I make no apologies for this – that’s just life. But I contend that it is better to take the time and spend the effort now to improve the choices that you make for later, rather than to have those choices made for you at a time that may not suit you.

              Some people get these choices unerringly right and they do so early in their lives. Others come to a realization of the right path much later in life. Ray Kroc changed his whole approach to his McDonald’s business in his early 50s.[1] Colonel Sanders didn’t start his KFC franchising efforts until he was in his early 60s.[2] And the list can go on.

              It’s never too early and it’s never too late – but you have to think about it.

              Need more help to get out of the rut? Take a look at these articles:

              Featured photo credit: Johannes Plenio via unsplash.com

              Reference

              [1] Britannica: Ray Kroc
              [2] Biography: Colonel Sanders

              More by this author

              Rowan Manahan

              Rowan is a professional trainer with over 20 years’ experience mentoring and consulting with executives at all levels.

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              Last Updated on September 18, 2020

              7 Simple Rules to Live by to Get in Shape in Two Weeks

              7 Simple Rules to Live by to Get in Shape in Two Weeks

              Learning how to get in shape and set goals is important if you’re looking to live a healthier lifestyle and get closer to your goal weight. While this does require changes to your daily routine, you’ll find that you are able to look and feel better in only two weeks.

              Over the years, I’ve learned a lot about what it takes to get in shape. Although anyone can cover the basics (eat right and exercise), there are some things that I could only learn through trial and error. Let’s cover some of the most important points for how to get in shape in two weeks.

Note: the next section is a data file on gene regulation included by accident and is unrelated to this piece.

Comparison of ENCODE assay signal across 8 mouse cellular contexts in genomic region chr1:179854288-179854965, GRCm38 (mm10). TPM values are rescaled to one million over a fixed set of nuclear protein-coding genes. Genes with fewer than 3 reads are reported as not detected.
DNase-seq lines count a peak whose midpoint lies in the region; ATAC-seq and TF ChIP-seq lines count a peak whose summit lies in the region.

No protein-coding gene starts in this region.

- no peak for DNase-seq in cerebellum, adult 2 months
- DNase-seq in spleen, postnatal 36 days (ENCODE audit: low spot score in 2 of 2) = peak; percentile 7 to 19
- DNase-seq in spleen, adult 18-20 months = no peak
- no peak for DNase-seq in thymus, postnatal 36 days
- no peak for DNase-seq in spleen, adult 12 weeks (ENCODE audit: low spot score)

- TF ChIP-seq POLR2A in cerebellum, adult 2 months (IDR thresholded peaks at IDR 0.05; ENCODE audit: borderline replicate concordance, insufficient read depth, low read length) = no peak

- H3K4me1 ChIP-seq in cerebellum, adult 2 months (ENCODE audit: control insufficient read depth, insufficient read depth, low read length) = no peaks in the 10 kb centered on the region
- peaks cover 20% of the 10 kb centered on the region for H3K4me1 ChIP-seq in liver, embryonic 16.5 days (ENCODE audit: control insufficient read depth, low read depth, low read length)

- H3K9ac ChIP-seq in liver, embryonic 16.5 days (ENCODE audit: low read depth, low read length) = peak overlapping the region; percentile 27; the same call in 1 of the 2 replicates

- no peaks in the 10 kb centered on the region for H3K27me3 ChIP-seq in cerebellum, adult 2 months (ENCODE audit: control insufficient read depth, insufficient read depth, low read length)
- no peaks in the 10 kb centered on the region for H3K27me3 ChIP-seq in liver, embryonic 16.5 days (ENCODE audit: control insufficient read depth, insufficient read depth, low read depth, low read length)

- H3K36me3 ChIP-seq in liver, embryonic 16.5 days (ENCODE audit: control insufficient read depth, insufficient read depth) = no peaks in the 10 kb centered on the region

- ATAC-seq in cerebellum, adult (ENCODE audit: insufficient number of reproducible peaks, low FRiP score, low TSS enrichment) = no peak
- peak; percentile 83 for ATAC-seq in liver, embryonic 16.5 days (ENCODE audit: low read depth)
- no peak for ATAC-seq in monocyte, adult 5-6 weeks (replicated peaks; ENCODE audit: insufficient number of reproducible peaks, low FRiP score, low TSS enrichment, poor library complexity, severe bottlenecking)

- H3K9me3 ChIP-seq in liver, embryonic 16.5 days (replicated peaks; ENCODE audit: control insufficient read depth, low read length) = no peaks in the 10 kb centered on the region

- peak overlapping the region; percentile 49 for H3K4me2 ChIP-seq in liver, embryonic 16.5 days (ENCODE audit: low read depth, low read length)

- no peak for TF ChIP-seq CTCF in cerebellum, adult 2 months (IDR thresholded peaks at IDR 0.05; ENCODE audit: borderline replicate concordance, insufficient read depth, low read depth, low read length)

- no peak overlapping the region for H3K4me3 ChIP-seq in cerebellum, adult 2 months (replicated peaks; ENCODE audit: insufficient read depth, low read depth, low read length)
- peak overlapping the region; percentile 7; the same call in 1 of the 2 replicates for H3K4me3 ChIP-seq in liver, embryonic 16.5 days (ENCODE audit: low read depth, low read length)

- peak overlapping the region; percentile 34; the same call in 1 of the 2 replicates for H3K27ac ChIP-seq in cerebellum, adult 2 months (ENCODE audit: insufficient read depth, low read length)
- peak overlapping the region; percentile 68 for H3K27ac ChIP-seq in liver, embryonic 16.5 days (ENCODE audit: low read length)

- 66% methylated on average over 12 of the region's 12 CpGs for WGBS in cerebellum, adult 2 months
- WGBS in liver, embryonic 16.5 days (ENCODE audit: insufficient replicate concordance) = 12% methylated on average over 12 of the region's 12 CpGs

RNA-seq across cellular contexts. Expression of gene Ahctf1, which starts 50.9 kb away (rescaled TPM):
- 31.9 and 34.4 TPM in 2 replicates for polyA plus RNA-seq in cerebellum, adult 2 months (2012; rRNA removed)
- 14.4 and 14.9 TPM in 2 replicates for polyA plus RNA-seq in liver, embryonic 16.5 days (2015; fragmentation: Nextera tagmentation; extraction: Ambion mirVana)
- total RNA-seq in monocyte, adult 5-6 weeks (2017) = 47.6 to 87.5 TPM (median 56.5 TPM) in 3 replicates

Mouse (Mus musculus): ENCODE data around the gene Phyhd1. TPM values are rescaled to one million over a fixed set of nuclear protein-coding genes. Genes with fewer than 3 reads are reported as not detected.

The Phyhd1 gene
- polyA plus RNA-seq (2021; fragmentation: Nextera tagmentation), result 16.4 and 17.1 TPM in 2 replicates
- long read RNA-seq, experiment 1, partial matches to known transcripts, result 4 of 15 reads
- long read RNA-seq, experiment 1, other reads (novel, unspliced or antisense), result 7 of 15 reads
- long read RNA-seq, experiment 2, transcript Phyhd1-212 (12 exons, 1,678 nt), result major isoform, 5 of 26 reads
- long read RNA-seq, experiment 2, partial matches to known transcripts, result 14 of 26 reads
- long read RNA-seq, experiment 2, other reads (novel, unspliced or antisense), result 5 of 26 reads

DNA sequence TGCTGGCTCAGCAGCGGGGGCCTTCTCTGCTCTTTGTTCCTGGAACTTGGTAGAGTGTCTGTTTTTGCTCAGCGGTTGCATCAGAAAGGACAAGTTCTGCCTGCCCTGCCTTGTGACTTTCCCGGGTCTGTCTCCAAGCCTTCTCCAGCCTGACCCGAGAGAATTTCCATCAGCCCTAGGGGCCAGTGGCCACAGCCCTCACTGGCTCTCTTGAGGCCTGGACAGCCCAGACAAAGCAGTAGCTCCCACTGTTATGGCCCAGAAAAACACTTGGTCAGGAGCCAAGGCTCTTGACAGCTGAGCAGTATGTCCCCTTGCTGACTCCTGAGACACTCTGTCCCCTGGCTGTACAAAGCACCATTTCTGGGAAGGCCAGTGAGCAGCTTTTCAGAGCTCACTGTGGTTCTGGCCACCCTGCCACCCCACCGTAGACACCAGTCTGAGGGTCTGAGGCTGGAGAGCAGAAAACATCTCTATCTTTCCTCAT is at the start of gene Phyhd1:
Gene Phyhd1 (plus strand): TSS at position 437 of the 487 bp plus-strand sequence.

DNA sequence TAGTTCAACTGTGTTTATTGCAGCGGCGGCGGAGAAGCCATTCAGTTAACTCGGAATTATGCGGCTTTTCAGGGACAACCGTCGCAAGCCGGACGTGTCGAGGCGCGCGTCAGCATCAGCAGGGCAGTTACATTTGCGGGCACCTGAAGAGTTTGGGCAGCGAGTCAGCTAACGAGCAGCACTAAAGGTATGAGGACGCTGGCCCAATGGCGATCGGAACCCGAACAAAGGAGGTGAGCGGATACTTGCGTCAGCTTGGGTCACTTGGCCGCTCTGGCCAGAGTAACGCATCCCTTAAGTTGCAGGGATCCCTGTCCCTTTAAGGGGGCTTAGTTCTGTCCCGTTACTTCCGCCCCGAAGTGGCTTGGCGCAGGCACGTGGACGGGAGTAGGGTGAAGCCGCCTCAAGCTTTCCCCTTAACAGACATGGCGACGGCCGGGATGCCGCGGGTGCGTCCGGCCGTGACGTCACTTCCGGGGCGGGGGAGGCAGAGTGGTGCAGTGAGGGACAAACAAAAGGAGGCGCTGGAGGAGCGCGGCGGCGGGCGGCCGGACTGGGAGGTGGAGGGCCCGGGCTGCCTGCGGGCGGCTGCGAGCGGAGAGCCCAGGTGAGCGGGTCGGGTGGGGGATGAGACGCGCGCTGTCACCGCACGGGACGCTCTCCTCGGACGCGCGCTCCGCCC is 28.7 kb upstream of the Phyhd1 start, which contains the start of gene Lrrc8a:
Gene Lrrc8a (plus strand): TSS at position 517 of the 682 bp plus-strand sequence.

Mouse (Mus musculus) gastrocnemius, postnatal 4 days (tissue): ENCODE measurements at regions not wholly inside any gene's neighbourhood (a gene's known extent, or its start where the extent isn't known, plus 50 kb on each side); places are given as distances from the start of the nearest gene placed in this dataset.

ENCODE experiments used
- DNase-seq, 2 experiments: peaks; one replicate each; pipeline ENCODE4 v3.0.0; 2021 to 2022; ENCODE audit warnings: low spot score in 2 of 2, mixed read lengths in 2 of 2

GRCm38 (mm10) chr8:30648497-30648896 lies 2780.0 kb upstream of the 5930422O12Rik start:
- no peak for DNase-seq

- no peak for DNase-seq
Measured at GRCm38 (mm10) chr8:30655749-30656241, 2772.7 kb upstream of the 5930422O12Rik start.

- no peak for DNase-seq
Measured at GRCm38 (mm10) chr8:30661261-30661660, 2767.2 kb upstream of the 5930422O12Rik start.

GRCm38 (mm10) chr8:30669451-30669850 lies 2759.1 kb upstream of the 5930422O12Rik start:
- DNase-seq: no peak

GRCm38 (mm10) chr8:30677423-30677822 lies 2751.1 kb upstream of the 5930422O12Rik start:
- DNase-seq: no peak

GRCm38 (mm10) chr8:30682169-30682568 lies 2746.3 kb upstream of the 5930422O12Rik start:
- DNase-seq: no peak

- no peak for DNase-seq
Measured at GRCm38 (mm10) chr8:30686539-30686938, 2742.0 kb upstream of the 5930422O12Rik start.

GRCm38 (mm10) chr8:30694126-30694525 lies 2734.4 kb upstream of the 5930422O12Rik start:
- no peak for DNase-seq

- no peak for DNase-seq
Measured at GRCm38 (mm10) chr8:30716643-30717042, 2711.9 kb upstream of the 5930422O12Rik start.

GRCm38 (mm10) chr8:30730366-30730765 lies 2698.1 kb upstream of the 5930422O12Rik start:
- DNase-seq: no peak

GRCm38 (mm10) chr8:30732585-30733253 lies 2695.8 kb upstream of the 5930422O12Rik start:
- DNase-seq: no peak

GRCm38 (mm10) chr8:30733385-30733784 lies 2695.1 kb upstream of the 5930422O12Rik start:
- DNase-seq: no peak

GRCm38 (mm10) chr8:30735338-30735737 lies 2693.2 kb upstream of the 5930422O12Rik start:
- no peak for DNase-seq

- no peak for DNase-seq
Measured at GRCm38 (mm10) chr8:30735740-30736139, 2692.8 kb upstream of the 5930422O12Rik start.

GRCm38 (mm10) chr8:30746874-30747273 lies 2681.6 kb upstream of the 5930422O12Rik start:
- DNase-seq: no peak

1. Exercise Daily

              It is far easier to make exercise a habit if it is a daily one. If you aren’t exercising at all, I recommend starting by exercising a half hour every day. When you only exercise a couple times per week, it is much easier to turn one day off into three days off, a week off, or a month off.

              If you are already used to exercising, switching to three or four times a week to fit your schedule may be preferable, but it is a lot harder to maintain a workout program you don’t do every day.

              Be careful to not repeat the same exercise routine each day. If you do an intense ab workout one day, try switching it up to general cardio the next. You can also squeeze in a day of light walking to break up the intensity.

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              If you’re a morning person, check out these morning exercises that will start your day off right.

              2. Duration Doesn’t Substitute for Intensity

              Once you get into the habit of regular exercise, where do you go if you still aren’t reaching your goals? Most people will solve the problem by exercising for longer periods of time, turning forty-minute workouts into two hour stretches. Not only does this drain your time, but it doesn’t work particularly well.

              One study shows that “exercising for a whole hour instead of a half does not provide any additional loss in either body weight or fat”[1].

              This is great news for both your schedule and your levels of motivation. You’ll likely find it much easier to exercise for 30 minutes a day instead of an hour. In those 30 minutes, do your best to up the intensity to your appropriate edge to get the most out of the time.

              3. Acknowledge Your Limits

              Many people get frustrated when they plateau in their weight loss or muscle gaining goals as they’re learning how to get in shape. Everyone has an equilibrium and genetic set point where their body wants to remain. This doesn’t mean that you can’t achieve your fitness goals, but don’t be too hard on yourself if you are struggling to lose weight or put on muscle.